Tuesday, May 12, 2009

What is your vision for downtown?

As one of the major land owners, the City of Mesa wants to play a major role in determining the vision of downtown. It is wise of them to not to take over the process, but also not stand on the sidelines either. However, the issue remains the same, there really isn't driving traffic, people, and jobs to Downtown.

Downtown is not on a major freeway, its not really all that easy to find, and in some ways the boundaries are not all that easily defined. The Temple should probably be included in the planning process, but it is not clear if they have been invited or are even willing to participate in the process.

Perhaps a downtown university could provide the spark, or maybe bringing in even more museums could help spur the cultural aspect. Maybe there is something to the idea of attracting a Soccer team and a soccer stadium. In the end, it will probably fall to light rail to be the savior of downtown, but I don't know if its enough to do the job. The area needs a bonafide attraction if they think its not just going to be one failed rennovation after another.


Chris said...

Saw your twitter post. I don't know what the answer is, but the Mesa city fathers ought to spend some time talking to the folks in Chandler. Have you been to downtown Chandler recently? It's fantastic. Great little restaurants, art galleries, retail spaces. Cultural activities in the park. It feels almost.... cool.

Sarah said...

Why not turn downtown Mesa into an arts area? The beauty of that is that artists will make do with whatever is there, so infrastructure investments are minimal.

Tempe is events and nightlife, Chandler is sort of quirky/eclectic (Sedona-esque?), Gilbert is going family/historic, so somewhere needs to be a rag-tag artist area. You've got MAC already to churn 'em out.

As for the temple, to get it into downtown, Mesa has to eliminate that there's a vibe from about MAC to the temple. I don't want to go down there at night.

Heath Reed said...

Long post.

Downtowns are my thing and I love downtown Mesa. I see so much potential in it and feel that many are missing or not seeing the potential. I have tried to work with the city on this, but they rather give the money to the DMA to do this. Oh Well. Its easy to point at possible things that can reinvent downtown or what the major issues are. First, a freeway is not going to matter in its location. When driving, flying or anything, you know in most cities where the downtown is due to streets and the iconic view of downtown with high rises. For most cities, it’s the identity and Mesa really does not have one.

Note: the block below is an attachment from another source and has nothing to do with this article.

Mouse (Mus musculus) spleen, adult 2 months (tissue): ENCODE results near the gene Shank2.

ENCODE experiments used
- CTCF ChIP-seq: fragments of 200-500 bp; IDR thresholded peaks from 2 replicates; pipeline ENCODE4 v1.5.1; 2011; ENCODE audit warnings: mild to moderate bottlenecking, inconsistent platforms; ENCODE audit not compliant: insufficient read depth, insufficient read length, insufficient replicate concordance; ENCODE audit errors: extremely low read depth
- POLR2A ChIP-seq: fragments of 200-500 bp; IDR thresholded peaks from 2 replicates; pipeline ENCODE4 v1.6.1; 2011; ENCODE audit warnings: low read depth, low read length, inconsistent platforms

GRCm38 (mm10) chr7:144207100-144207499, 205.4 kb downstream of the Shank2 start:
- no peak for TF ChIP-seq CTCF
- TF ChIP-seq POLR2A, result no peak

Lets look at what was the focus over the years. Sprawl, new shopping malls and strip centers, growth was the major economic engine and the area wanted to remain a quite bedroom community. The idea of a finical district around the Fiesta district affected downtown too. Mesa was built on post world war principles of planning of wide roads, separated and isolated uses and these past decisions and methods and trends have affected what downtown is. That is why it is important to really take a step back and be innovative and aggressive with downtown.

Past visions have been in my opinion poorly designed and lacking in ideas and reality of what would create a thriving and vibrant downtown. Problem is with this latest round is that I am not confident in who is doing this new vision for downtown Mesa in DMA. They have some good ideas, but really do not have the staff, or the trained outside perspective who can really evaluate the current conditions and how the city can go about changing the downtown environment. We cant stick with the silver bullet mentality of more roof tops, museums, light rail or more restaurants. Its a mix of things that makes downtowns thrive and attract people no matter what the location is. Tom V is a smart man but has been out of the planning realm and there is no other person in that organization at this time who can do what they are proposing. They are stuck in the past in some ways. The city has the planners and they should be utilized in this process. The city I believe needs to play a more active role because I am not confident DMA can create a vision that sticks and brings change to downtown Mesa. LIke I said, some ideas are great, but if you look at their document and proposal, it is not professional or exciting at all. Like Mesa, it is 20 years behind the curve.